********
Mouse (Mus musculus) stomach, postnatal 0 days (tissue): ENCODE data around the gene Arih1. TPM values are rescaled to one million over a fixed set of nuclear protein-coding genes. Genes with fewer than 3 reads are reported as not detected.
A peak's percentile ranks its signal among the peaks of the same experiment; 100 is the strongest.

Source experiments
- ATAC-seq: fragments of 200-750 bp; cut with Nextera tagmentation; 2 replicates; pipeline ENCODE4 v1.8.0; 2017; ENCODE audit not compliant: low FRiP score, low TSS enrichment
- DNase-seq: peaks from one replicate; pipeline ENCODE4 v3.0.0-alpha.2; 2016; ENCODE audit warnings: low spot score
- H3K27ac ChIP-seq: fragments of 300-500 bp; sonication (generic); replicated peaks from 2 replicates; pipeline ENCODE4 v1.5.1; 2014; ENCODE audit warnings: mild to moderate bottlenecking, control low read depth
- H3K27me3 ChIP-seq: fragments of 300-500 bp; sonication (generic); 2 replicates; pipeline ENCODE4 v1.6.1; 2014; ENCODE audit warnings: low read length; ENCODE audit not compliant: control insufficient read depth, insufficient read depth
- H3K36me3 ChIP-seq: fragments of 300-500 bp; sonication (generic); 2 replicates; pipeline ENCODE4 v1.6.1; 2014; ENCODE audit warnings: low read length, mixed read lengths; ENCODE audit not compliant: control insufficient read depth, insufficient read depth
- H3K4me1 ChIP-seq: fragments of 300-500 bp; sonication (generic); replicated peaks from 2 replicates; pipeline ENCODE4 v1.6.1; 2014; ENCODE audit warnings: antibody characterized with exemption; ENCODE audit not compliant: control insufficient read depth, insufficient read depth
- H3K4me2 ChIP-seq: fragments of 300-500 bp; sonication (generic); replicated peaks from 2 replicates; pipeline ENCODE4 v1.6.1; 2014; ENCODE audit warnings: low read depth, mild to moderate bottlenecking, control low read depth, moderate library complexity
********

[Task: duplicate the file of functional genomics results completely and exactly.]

Mouse (Mus musculus) stomach, postnatal 0 days (tissue): ENCODE data around the gene Arih1. TPM values are rescaled to one million over a fixed set of nuclear protein-coding genes. Genes with fewer than 3 reads are reported as not detected.
A peak's percentile ranks its signal among the peaks of the same experiment; 100 is the strongest.

Source experiments
- ATAC-seq: fragments of 200-750 bp; cut with Nextera tagmentation; 2 replicates; pipeline ENCODE4 v1.8.0; 2017; ENCODE audit not compliant: low FRiP score, low TSS enrichment
- DNase-seq: peaks from one replicate; pipeline ENCODE4 v3.0.0-alpha.2; 2016; ENCODE audit warnings: low spot score
- H3K27ac ChIP-seq: fragments of 300-500 bp; sonication (generic); replicated peaks from 2 replicates; pipeline ENCODE4 v1.5.1; 2014; ENCODE audit warnings: mild to moderate bottlenecking, control low read depth
- H3K27me3 ChIP-seq: fragments of 300-500 bp; sonication (generic); 2 replicates; pipeline ENCODE4 v1.6.1; 2014; ENCODE audit warnings: low read length; ENCODE audit not compliant: control insufficient read depth, insufficient read depth
- H3K36me3 ChIP-seq: fragments of 300-500 bp; sonication (generic); 2 replicates; pipeline ENCODE4 v1.6.1; 2014; ENCODE audit warnings: low read length, mixed read lengths; ENCODE audit not compliant: control insufficient read depth, insufficient read depth
- H3K4me1 ChIP-seq: fragments of 300-500 bp; sonication (generic); replicated peaks from 2 replicates; pipeline ENCODE4 v1.6.1; 2014; ENCODE audit warnings: antibody characterized with exemption; ENCODE audit not compliant: control insufficient read depth, insufficient read depth
- H3K4me2 ChIP-seq: fragments of 300-500 bp; sonication (generic); replicated peaks from 2 replicates; pipeline ENCODE4 v1.6.1; 2014; ENCODE audit warnings: low read depth, mild to moderate bottlenecking, control low read depth, moderate library complexity